The Fire Next Time

October 14, 2006 - January 28, 2007

Kamran Moojedi's landscape series mirrors his experience of the great San Bernardino Mountains fire of 2003, which left the forests surrounding his home a vast graveyard of charred trees. This disaster changed the focus of his art. “The Fire Next Time” explores the cycle of dualities between life and death, hope and despair, good and evil, and beauty and ugliness. Drawing on ancient teachings, Moojedi emphasizes a reverence for all life and sheds light onto the darker side of the human spirit.
The exhibition consists of over a hundred mixed media works; combining sketches, digital paintings, photography, writings, and installations.

A Special Exhibition by Kamran Moojedi
Respect for Nature
A Special Presentation and Lecture by Dr. Mary Evelyn Tucker

January 27, 2007 at 2 pm

Views of nature from the world's religions are richly varied and most frequently expressed in the particular arts and culture of the world's civilizations. From Zen gardens in East Asia to western landscape painting, the quality of nature's beauty shines forth. We explore different cultural perspectives for respecting nature that may lead us toward a more inclusive global environmental ethic. As we enter into a period of searching for the basis for a sustainable future for the Earth community, these varied views of nature will help to shape flourishing human-Earth relations.

October 10, 2007 - October 31, 2007

Ms. Heussenstamm was a longtime resident of La Crescenta, CA, who passed away in 2005. In 1989, at age 59, without formal training as an artist, she started creating watercolor portraits. She was intrigued by the astounding variety of human skin coloration and tones, and devoted herself to revealing the full-spectrum of humanity’s many hues in her artwork. Her husband, George Heussenstamm shared the numerous stories related to each portrait by a slide presentation as part of the exhibition.

The genesis of all civilization is marked by the birth of a common literature and common styles of arts, crafts, music, and religion. These elements define a society and give it its identity. The Shumei Arts Council wishes to show the harmonizing effects of cultural affinities by tracing to their origins – the basic human condition that all people share and celebrate. We believe that art must constantly return to its origins in order to be alive and new.
Skin Tones
An exhibition of watercolor portraits by Mary Heussenstamm
A Photographic View of Climate Change
A Photography Exhibition by Gary Braasch
Gary Braasch is a Portland, Oregon based photographer who has covered environmental issues and natural history science for 30 years. He was awarded the Ansel Adams Award for Conservation Photography by the Sierra Club in 2006. His work on old growth forests is well known in the Northwest. He has photographed on assignment for magazines ranging from National Geographic and Scientific American to Time and Life. He was the sole photographer for the 2007 United Nations calendar featuring images of climate and biodiversity. Gary's work on climate has just been published in a book by University of California Press in 2007, EARTH UNDER FIRE: How Global Warming Is Changing the World.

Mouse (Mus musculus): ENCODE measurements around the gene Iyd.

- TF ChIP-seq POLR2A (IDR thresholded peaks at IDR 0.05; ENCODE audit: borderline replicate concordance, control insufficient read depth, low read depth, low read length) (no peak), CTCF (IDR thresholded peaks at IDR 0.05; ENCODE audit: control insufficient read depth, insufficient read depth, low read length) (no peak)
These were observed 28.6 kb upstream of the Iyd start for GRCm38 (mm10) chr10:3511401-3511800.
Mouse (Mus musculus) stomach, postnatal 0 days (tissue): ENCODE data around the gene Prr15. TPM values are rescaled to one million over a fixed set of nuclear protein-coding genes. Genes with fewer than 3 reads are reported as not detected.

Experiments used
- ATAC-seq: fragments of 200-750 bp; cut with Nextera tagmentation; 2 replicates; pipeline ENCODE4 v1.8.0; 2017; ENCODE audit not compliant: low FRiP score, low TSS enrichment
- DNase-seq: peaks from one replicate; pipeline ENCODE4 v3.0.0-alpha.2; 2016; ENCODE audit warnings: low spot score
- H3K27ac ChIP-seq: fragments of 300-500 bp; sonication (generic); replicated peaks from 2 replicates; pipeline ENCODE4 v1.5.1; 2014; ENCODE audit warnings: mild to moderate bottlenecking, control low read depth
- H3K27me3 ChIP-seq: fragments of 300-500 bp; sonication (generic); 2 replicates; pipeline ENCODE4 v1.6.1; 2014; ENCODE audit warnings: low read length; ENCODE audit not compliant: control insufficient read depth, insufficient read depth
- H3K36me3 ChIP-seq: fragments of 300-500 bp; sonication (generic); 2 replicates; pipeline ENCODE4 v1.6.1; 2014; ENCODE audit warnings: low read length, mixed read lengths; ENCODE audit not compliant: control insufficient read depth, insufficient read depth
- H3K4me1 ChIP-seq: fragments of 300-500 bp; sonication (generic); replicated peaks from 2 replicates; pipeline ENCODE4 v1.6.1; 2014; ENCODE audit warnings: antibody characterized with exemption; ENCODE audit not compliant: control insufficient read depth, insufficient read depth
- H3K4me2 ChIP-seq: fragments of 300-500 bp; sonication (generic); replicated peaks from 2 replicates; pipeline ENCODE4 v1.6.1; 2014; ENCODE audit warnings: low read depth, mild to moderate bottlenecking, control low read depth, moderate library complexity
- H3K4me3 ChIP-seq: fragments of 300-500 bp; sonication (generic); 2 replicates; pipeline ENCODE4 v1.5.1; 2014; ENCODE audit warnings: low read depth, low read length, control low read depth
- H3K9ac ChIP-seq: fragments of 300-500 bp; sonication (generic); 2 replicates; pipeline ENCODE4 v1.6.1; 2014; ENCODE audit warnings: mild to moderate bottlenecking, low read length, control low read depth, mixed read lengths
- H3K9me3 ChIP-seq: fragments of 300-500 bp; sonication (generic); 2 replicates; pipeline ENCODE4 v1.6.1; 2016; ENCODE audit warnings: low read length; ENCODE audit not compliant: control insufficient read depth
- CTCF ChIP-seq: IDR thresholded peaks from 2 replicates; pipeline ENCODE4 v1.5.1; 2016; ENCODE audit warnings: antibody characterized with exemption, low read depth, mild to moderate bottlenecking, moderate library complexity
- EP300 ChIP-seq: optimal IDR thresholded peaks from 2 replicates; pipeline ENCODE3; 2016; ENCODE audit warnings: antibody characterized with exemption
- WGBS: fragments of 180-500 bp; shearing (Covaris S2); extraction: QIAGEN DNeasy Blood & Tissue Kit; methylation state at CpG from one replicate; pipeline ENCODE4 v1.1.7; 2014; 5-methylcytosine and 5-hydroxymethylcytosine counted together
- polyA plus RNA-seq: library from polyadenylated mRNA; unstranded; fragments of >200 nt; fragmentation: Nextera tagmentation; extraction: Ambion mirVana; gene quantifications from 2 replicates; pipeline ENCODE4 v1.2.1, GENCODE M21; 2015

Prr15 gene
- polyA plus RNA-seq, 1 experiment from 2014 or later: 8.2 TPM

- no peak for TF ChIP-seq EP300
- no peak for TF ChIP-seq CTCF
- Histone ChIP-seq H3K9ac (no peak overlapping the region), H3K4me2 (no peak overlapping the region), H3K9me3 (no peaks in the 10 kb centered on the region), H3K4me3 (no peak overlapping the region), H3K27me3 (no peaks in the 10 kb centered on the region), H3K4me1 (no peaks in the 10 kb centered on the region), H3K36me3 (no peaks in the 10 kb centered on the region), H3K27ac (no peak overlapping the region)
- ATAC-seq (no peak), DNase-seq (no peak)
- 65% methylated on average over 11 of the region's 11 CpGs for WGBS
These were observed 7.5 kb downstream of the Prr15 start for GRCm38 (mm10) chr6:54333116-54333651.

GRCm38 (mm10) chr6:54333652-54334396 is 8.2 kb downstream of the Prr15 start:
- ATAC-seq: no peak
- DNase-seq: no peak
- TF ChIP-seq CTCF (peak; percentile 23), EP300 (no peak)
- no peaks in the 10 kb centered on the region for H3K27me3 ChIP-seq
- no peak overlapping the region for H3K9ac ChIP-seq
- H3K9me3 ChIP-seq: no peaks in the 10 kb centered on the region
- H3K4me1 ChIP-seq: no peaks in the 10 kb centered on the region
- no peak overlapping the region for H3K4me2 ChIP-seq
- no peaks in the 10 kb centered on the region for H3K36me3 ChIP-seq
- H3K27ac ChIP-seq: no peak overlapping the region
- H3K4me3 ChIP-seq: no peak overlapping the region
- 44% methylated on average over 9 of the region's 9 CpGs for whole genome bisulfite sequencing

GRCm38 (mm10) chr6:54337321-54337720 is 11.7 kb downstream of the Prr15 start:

November 10, 2007 – January 27, 2008
This exhibition was supported in part by the Shumei International Institute.

A Special World of


Watercolor Exhibition of deeply moving poems and superbly wrought flower paintings
Inspired by nature’s simple truths, Tomihiro’s images and verse give a rare insight into the depths of misery he faced and eventually overcame when in 1970, at the age of 24, the artist was left paralyzed from the neck down. His work also allows a glimpse of the heights the human spirit can scale. Holding a brush in his mouth, each stroke on paper brims with hope, courage, and an earnest joy of living. His art is a profound gift to all of us.
October 10, 2008 - January 24, 2009
Calligraphy Exhibition by Alex Kerr
March 13, 2009 - June 27, 2009

Alex Kerr is author, Japonologist , calligrapher and Asian arts collector who has lived in Japan and Thailand for more than 30 years. He has learned about calligraphy by copying the art works in his collection. In the process he has developed his own style, which is a mix of the two styles ruled Japanese calligraphy for centuries: Literati and Court.

Each piece is a unique expression of a moment. It’s also an expression of his view of life, the life he has had in Japan and East Asia since he was a little boy, and life experienced vicariously through the thoughts and philosophies expressed in calligraphies, paintings, and the traditional arts around him.

A special art exhibition featuring Harold O’Connor (metal art) & Polly Barton (silk weaving).
October 25, 2009 – January 10, 2010
Harold O’Connor’s creative life is dominated by the coupling of ancient techniques and contemporary aesthetics. His designs originate from primal relationships between earth, fire, and sky. His wearable objects incorporate the use of humble, common stones as well as noble materials such as gold and silver. Some of the techniques he employs are among the oldest invented by man, including granulation, examples of which are found at the site of Ur, Iraq, dated from about 2,440 B.C. Many of his creations manifest a Zen quality and a sense of wabi-sabi, one of the aesthetic values of Japanese culture. Mr. O'Connor approaches his art like one meandering through a Japanese garden.